The former Caracas public safety director, who had been imprisoned for 15 years — beginning when former Venezuelan President Hugo Chávez was still in power — on what he insists were "bogus" charges of ordering police to open fire on pro-government demonstrators in 2004, recently resurfaced in Washington following his escape from house arrest in Venezuela. He told his story to The Associated Press, which includes rappelling down a 75-foot wall and a failed motorboat engine.

But amid the gripping details of his breakout, Simonovis provided AP with an intriguing revelation. AP reports that, to date, Venezuela has issued no response to the escape, which could signal that the country's president Nicolás Maduro might be embarrassed by his own security forces who were assigned to guard Simonovis, especially since some of them reportedly aided in his flight.

"They are active members of the Maduro government, but quietly they work for the government of Juan Guaidó," Simonovis told AP.

Guaidó has challenged Maduro's leadership, and has received backing from several countries, including the United States, which recognizes him as Venezuela's legitimate interim president. But he was unable to procure enough military support in May to launch a successful coup, despite his belief that a greater portion of the armed forces would come to his side. Read more at The Associated Press. Tim O'Donnell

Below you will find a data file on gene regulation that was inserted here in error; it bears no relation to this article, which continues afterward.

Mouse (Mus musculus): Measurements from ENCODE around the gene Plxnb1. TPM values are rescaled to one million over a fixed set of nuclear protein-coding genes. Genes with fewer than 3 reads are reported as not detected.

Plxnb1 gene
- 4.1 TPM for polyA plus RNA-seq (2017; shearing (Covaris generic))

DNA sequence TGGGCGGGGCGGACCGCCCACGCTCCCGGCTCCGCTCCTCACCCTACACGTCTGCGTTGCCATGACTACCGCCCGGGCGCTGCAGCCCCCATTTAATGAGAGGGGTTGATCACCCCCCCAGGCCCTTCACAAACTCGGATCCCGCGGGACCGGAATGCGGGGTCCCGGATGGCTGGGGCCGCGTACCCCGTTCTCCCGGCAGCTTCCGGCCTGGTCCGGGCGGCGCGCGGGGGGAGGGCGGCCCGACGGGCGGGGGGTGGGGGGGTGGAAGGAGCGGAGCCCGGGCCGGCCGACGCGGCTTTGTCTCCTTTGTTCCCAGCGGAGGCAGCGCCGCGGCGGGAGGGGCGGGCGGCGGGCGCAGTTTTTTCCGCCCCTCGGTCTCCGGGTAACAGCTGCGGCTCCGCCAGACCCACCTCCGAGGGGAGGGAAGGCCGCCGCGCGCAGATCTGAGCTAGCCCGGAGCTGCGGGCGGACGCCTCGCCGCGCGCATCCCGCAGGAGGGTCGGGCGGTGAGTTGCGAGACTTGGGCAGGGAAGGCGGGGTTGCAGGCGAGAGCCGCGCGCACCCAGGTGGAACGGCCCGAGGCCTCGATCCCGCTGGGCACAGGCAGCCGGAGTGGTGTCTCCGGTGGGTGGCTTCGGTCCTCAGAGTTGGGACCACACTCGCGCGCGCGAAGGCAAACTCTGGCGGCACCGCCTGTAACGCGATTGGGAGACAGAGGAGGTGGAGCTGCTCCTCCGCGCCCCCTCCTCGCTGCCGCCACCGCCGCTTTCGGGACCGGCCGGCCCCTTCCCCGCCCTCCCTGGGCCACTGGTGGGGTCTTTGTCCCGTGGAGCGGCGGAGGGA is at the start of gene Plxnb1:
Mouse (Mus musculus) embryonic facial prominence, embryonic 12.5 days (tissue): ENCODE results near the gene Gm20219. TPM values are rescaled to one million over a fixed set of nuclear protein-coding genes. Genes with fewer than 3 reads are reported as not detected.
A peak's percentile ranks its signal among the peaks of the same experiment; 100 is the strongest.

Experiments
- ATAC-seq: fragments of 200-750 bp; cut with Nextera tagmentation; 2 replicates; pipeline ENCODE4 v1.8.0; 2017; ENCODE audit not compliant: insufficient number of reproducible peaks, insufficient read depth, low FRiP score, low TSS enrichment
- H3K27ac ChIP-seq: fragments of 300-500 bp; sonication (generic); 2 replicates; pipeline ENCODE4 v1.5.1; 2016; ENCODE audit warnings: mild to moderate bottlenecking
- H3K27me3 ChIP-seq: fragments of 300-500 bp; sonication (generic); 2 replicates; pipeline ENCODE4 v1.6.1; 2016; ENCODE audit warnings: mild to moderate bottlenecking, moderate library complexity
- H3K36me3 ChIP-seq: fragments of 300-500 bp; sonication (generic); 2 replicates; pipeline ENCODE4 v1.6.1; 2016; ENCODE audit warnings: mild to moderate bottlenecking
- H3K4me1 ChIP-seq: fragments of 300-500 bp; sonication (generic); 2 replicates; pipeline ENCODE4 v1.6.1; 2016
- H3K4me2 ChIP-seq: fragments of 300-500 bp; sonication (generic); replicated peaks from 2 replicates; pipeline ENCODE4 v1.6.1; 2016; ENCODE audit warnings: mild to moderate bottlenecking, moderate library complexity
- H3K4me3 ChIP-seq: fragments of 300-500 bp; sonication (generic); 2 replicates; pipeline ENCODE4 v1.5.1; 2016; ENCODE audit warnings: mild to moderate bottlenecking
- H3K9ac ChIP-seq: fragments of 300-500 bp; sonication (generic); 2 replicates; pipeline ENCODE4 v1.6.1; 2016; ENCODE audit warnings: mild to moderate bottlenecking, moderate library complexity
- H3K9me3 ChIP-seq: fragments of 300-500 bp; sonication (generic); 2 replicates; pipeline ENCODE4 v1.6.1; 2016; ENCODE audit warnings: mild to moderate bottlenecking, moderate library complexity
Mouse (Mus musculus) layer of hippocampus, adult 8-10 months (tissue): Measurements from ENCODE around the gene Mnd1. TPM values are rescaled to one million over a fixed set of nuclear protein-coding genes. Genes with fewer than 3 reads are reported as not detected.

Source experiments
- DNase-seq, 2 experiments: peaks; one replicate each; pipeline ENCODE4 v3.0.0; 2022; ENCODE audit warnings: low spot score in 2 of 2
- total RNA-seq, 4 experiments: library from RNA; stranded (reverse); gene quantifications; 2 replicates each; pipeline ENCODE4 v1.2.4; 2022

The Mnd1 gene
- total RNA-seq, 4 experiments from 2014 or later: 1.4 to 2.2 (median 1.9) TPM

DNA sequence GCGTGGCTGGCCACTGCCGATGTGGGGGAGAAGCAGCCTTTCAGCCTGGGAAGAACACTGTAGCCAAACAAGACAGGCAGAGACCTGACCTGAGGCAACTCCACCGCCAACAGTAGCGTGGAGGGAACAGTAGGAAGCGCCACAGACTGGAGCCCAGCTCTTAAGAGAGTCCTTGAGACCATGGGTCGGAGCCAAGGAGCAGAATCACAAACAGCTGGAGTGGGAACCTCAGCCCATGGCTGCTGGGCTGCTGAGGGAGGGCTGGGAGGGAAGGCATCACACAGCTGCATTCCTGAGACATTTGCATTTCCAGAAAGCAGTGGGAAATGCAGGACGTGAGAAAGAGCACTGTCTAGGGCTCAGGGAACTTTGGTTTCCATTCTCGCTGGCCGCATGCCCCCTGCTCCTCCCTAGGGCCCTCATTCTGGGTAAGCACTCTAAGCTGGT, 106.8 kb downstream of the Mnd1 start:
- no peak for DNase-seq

4:47 p.m.

President Trump doesn't think Megan Rapinoe should be protesting ahead of World Cup games. Rapinoe, it seems, could not care less.

In a Monday interview with The Hill, Trump was asked if it's appropriate for the U.S. women's soccer team co-captain to refuse to put her hand over her heart during the national anthem before World Cup games. "No, I don't think so," Trump said — an unsurprising stance given his past criticism of athletes who kneeled during the anthem.